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First Creation of Anti-Strange Hypernuclei 179

runagate writes "Brookhaven National Laboratory has created a heretofore unknown form of matter. The matter we normally encounter, and are composed of, has nuclei of protons and neutrons that contain no strange quarks. It was known that anti-strange matter could exist, and using the Solenoidal Tracker at Brookhaven's RHIC, scientists detected a couple of dozen instances of antihypernuclei. The 'Z' axis of the Periodic Table has already been extended in the positive direction by the discovery of hypernuclei, but this new discovery extends it in the negative direction for this new type of 'strange' antimatter — which may exist in the core of collapsed stars and may provide insight into why our universe appears to be made almost solely of matter and not antimatter." The Register's coverage reproduces a helpful diagram.
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First Creation of Anti-Strange Hypernuclei

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  • Re:so what happens (Score:4, Insightful)

    by mapsjanhere ( 1130359 ) on Friday March 05, 2010 @12:59PM (#31372510)
    It really has to hurry up to do that, 100 ps doesn't give you much time to do anything. Plus,with energy in greater energy out, you can't get a bigger explosion than the one you created to create the particles to begin with. In case the annihilation of two strange atoms should destroy earth, please give yourself a Noble price on the way out.
  • by Bahumat ( 213955 ) on Friday March 05, 2010 @01:24PM (#31372812) Homepage Journal

    I swear to god I'm going to write a script for my browser that blocks loading any page with the word "boffin" in it.

    Anywhere I can get a SERIOUS interpretation of this event that isn't busy self-fellating over how gigglingly clever it's own writers are?

  • Misleading summary (Score:5, Insightful)

    by MikTheUser ( 761482 ) on Friday March 05, 2010 @01:28PM (#31372842)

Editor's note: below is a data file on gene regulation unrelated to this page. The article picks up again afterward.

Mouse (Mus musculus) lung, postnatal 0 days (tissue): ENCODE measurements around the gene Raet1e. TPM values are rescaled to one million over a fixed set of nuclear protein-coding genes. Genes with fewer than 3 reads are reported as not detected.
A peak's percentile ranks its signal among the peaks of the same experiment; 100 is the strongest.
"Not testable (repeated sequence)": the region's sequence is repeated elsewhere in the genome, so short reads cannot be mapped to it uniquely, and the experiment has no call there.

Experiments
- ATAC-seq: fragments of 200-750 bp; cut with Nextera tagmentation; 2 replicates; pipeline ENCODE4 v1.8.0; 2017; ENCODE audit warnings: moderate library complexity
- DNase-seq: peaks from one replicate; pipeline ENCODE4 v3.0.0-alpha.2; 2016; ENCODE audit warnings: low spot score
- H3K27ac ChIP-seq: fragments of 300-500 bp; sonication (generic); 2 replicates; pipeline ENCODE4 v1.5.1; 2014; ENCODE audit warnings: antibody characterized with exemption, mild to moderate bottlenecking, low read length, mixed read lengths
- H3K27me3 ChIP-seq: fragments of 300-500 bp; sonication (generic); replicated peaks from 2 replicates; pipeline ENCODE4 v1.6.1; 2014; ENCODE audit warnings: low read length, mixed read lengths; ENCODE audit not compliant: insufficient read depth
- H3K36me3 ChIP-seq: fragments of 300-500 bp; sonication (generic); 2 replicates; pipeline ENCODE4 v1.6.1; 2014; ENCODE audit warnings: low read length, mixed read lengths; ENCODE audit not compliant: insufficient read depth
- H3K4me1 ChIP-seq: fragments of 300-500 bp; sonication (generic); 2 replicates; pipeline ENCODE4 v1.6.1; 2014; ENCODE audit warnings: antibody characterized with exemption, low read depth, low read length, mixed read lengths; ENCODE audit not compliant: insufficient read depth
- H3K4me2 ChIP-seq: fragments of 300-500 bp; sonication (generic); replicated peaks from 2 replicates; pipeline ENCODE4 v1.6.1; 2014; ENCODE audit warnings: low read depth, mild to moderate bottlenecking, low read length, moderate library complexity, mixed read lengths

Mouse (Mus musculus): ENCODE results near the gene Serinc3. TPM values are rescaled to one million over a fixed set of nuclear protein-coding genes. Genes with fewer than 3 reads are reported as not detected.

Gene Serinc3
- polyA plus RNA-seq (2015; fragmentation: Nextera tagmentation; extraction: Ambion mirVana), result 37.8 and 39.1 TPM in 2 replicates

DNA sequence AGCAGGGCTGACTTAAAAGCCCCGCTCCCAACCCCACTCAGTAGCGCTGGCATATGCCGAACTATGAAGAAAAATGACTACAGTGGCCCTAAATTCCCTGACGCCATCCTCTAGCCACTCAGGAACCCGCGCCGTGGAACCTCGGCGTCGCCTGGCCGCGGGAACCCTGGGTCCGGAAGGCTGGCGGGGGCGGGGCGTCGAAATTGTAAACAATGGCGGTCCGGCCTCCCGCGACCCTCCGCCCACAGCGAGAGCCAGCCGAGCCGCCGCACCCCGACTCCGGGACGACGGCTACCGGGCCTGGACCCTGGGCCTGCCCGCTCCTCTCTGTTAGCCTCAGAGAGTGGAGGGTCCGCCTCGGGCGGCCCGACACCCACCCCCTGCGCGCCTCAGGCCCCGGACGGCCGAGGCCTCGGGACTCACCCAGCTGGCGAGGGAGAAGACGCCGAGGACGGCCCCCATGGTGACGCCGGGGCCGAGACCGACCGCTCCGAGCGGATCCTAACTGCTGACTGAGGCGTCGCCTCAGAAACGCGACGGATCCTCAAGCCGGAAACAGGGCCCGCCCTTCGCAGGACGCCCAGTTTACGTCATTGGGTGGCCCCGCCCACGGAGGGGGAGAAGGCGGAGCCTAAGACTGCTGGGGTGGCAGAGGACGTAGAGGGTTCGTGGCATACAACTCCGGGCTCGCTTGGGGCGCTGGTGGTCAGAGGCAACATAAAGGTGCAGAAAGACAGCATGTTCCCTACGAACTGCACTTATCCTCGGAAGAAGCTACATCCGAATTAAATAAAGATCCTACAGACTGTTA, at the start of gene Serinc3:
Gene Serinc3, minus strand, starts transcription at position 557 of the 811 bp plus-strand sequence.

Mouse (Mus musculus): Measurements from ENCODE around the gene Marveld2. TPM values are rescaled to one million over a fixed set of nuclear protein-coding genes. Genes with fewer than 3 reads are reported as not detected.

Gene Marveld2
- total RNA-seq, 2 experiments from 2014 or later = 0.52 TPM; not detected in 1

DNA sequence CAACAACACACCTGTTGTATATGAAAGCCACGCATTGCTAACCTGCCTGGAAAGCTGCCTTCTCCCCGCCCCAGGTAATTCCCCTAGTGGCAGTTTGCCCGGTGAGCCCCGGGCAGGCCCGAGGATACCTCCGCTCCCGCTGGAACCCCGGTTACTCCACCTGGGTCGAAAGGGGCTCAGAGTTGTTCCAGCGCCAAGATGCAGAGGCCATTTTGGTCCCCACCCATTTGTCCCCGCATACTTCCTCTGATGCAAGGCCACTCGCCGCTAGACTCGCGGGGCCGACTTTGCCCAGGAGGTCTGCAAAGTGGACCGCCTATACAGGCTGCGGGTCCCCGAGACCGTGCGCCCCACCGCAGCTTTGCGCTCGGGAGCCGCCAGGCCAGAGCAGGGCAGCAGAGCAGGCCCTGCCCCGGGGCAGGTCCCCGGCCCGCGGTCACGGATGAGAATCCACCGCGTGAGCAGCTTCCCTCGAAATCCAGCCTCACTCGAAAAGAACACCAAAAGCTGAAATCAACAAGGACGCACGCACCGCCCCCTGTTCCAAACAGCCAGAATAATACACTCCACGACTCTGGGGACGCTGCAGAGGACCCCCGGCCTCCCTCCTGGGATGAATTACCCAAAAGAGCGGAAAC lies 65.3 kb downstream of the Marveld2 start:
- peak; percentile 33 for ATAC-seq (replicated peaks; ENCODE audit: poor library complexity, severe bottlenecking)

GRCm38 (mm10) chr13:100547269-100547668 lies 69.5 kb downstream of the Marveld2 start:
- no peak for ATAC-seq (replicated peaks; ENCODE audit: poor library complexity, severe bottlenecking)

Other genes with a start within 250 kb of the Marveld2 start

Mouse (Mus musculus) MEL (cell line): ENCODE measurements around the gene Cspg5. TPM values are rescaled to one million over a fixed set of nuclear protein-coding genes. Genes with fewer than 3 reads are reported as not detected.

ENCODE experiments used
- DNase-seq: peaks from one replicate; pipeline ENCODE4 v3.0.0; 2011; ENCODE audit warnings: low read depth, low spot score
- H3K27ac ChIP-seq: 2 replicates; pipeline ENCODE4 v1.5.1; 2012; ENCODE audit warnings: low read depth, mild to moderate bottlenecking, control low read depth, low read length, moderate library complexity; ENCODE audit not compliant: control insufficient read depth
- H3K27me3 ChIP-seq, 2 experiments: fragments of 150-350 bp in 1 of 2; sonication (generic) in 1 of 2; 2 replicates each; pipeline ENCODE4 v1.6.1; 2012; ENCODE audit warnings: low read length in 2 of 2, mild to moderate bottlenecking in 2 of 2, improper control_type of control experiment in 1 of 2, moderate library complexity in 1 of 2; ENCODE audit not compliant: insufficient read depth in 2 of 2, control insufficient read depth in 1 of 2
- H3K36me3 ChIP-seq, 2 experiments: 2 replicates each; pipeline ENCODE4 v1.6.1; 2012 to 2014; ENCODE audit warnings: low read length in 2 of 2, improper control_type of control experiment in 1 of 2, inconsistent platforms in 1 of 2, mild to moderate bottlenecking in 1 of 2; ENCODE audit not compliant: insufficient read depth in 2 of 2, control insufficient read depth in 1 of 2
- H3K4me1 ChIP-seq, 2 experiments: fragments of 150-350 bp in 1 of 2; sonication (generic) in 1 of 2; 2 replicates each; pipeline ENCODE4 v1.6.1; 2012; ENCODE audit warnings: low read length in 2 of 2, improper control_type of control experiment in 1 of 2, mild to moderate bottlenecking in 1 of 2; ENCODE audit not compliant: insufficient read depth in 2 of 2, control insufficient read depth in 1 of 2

Hypernuclei with negative strangeness haven't been "created for the first time". They've been produced in RHIC collisions for as long as they've been running (with sufficient energy), and it's only now that we've been able to see them.

    That, however, is quite the accomplishment, as relativistic heavy ions collisions are so complex that we're hardly begun to understand what happens in them. Think a two-hundred-truck collision at 1,000 mph, and you're interested in what screw came from which truck and how the drivers' shoes were tied.

    [No truck drivers were hurt in the writing of this comment!]

  • by Hotawa Hawk-eye ( 976755 ) on Friday March 05, 2010 @02:33PM (#31373716)

    I'm not a physicist, but what I got from the article (+ some background for those who have forgotten/never took nuclear physics:)

    * Atoms are made up of protons, neutrons, and electrons. Atomic nuclei contain just protons and neutrons.

    * Protons and neutrons themselves are made up of smaller particles called quarks.

    * In regular matter the protons and neutrons are made up of two different types of quarks, called up and down quarks.

    * Two up quarks + one down make up a proton, one up + two down give you a neutron.

    * If you replace some or all of the up or down quarks with a different type of quark (up -> strange, down -> charm I believe) then you get a new type of subatomic particle. If you think of the periodic table as being a building, the regular periodic table makes up the ground floor, while atoms using these strange/charm subatomic particles would live on higher floors.

    * If you replace all the up and down quarks with antiup and antidown quarks, you get a new type of subatomic particle (the antiproton or antineutron.) They live in the other wing of the periodic building.

    * This article reports that researchers have found particles where both the quarks have been replaced by antiquarks and some or all of those antiup/antidown quarks have been replaced by an antistrange quark. These are in the basement of the periodic building, the first particles discovered there.

  • by Areyoukiddingme ( 1289470 ) on Friday March 05, 2010 @03:46PM (#31374640)

    Probably by ending the series in a fluffy feel-good piece of facile crap.

    No I'm not bitter.

Adding manpower to a late software project makes it later. -- F. Brooks, "The Mythical Man-Month"